View mobile site
Follow us on
Saturday, Dec. 21, 2013 | 1:11 p.m.
Hi, (not you?) | Member Center | Sign Out
Sign In | Register
Posted: 8:46 a.m. Tuesday, April 23, 2013
KTVU and Wires
SAN JOSE, Calif. —
A biologist rappelled down the side of San Jose’s City Hall Tuesday morning to the spot where a falcon family has set up its nest to band and determine the health and sex of several new falcon chicks.
Glenn Stewart, a biologist with the University of California at Santa Cruz Predatory Bird Research Group, rappelled down from the top of the 18-story building into the falcons' nest.
When he arrived at the nest, he was greeted by two angry parent falcons.
“I had no direct contact with the birds, but I could feel them (the parents) breeze by,” he said. “They are always angry about the intrusion….But we always let them believe they win.”
His mission was to place bands around the chicks' legs so scientists can track them and collect data.
“We have two angry parents and three boys,” he said of this year’s falcon family perched in a nest high above city hall.
Stewart has been banding falcons since the early 1980s and said it is exciting every time.
"I don't like to climb trees or mountains but it's where the birds are," Stewart said. "It never gets old ... Every time you do it, you're going to be really careful."
The process took about 30-40 minutes.
Stewart said the peregrine falcon population is rebounding from near extinction in the West and there about 200-300 pairs in the state currently.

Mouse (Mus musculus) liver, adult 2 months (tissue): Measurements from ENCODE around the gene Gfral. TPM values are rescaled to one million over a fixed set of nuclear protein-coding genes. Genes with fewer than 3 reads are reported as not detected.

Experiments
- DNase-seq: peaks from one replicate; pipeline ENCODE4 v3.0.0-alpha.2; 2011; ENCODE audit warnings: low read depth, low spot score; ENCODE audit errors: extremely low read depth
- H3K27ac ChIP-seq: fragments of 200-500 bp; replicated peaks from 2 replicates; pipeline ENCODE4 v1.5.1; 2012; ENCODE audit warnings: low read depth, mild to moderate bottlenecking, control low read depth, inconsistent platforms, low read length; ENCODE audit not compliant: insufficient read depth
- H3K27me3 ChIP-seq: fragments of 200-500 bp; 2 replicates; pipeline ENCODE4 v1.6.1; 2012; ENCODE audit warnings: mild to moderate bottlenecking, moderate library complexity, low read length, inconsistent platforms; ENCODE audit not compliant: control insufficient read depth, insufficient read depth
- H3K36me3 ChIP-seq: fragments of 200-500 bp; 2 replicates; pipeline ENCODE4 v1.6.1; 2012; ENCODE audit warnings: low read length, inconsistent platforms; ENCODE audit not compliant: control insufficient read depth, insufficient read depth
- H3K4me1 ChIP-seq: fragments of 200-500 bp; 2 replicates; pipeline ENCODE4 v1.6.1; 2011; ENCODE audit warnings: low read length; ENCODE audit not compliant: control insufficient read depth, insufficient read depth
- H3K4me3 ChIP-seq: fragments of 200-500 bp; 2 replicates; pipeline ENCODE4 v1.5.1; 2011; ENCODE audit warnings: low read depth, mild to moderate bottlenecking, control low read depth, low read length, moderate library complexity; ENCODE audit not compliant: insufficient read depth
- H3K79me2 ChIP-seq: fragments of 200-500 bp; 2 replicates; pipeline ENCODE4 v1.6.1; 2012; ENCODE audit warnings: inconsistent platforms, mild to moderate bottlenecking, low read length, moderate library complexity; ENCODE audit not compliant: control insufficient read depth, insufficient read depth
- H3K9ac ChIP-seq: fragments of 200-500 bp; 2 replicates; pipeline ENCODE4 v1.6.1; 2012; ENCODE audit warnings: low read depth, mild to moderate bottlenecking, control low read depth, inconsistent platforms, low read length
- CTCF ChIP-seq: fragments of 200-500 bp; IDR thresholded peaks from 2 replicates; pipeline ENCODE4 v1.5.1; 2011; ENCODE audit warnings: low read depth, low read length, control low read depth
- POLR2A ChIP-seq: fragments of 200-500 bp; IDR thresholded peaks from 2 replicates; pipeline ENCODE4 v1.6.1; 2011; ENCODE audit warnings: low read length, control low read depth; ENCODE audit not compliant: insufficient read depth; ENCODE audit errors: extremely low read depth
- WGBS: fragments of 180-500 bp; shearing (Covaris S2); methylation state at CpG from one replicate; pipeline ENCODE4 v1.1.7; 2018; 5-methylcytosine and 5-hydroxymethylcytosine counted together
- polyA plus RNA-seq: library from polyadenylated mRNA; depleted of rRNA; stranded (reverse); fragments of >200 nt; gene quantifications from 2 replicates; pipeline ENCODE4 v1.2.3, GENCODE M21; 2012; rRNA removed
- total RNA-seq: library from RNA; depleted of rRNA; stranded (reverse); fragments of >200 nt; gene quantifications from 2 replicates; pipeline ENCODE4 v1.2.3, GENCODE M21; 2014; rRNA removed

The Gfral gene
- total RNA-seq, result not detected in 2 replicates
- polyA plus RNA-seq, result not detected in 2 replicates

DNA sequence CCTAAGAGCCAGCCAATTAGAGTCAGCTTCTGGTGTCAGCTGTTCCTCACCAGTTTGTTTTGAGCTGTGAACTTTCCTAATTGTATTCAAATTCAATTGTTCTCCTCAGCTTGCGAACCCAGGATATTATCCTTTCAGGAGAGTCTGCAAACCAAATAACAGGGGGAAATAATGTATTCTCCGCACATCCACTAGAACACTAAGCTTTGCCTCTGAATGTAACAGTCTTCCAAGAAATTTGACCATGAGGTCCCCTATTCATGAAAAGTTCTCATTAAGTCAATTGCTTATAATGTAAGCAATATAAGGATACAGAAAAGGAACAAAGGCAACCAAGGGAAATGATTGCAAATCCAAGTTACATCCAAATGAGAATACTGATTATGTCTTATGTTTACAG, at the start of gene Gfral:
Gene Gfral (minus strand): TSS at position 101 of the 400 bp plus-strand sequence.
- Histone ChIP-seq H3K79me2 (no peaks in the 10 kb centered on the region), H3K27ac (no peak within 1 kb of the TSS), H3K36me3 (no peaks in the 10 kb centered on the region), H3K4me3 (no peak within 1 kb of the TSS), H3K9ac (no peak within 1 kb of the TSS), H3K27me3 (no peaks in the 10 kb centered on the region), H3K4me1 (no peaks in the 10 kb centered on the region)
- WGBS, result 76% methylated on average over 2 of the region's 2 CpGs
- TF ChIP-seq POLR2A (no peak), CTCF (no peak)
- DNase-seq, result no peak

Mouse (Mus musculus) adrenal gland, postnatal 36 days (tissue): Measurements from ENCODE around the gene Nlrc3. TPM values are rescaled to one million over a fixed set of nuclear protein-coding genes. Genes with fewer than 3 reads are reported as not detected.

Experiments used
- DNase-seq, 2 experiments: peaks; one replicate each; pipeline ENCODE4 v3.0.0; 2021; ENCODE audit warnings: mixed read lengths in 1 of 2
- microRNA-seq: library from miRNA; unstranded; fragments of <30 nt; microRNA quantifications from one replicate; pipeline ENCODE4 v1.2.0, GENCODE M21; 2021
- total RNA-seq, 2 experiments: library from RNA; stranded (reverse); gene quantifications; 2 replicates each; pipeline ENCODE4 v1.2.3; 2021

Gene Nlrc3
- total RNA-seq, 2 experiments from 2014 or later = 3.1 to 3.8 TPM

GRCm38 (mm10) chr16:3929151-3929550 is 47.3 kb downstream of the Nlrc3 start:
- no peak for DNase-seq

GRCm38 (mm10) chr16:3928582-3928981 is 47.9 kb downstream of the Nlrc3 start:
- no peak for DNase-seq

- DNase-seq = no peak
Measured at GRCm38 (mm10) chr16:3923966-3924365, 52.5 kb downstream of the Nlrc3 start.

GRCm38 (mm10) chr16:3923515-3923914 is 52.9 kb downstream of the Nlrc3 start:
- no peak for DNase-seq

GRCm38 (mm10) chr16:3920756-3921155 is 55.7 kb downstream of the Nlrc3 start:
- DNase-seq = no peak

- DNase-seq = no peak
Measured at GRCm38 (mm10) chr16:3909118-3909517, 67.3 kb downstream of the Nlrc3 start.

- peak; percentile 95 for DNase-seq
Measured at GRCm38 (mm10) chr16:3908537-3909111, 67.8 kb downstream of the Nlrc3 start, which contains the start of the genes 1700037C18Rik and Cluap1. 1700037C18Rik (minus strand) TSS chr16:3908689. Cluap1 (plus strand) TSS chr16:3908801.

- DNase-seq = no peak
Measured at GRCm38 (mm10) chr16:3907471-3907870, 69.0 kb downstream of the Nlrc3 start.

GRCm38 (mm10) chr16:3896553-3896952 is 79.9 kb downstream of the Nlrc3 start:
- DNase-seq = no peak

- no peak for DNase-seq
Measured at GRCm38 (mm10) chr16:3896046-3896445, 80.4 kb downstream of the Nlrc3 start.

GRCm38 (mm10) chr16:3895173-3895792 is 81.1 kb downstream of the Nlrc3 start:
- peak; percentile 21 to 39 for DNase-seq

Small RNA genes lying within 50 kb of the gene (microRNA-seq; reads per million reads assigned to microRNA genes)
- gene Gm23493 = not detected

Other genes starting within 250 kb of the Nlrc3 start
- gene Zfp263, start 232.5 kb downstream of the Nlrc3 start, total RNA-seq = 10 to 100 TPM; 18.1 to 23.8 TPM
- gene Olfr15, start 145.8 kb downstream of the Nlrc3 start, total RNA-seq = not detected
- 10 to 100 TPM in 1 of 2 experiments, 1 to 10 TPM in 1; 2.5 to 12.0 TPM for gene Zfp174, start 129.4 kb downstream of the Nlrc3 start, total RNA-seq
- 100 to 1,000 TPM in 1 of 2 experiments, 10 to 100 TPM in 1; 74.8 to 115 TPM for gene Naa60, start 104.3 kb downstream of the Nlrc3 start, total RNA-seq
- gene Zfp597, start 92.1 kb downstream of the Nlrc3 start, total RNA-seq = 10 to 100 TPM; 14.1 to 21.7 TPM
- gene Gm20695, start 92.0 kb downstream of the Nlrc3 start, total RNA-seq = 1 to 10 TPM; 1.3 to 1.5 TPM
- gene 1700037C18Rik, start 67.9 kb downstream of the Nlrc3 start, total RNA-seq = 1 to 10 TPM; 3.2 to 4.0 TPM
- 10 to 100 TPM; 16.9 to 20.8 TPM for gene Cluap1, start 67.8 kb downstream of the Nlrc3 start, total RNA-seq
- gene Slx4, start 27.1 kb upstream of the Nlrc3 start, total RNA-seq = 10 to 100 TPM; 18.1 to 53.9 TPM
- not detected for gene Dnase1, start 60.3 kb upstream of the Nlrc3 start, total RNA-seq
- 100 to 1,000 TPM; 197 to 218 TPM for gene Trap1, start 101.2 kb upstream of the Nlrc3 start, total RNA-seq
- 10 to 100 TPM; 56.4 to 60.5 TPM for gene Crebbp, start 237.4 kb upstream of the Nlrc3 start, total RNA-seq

“We have been bringing the birds back and keeping them from extinction,” he said. “It’s pretty neat to sit on the ledge with them… We are learning a lot of the banding program.”
Scientists are also looking at the life spans of the birds because they believe it is an indicator of the overall health of the environment, he said.
Stewart said that because the falcons are high up on the food chain, if the animals they eat have contaminants that will be reflected in their life span.
© 2013 Cox Media Group. By using this website,
Already have an account? Sign In
We have sent you a confirmation email. Please check your email and click on the link to activate your account.
We look forward to seeing you frequently. Visit us and sign in to update your profile, receive the latest news and keep up to date with mobile alerts.
Don't worry, it happens. We'll send you a link to create a new password.
We have sent you an email with a link to change your password.
We've sent an email with instructions to create a new password. Your existing password has not been changed.
To sign in you must verify your email address. Fill out the form below and we'll send you an email to verify.
Check your email for a link to verify your email address.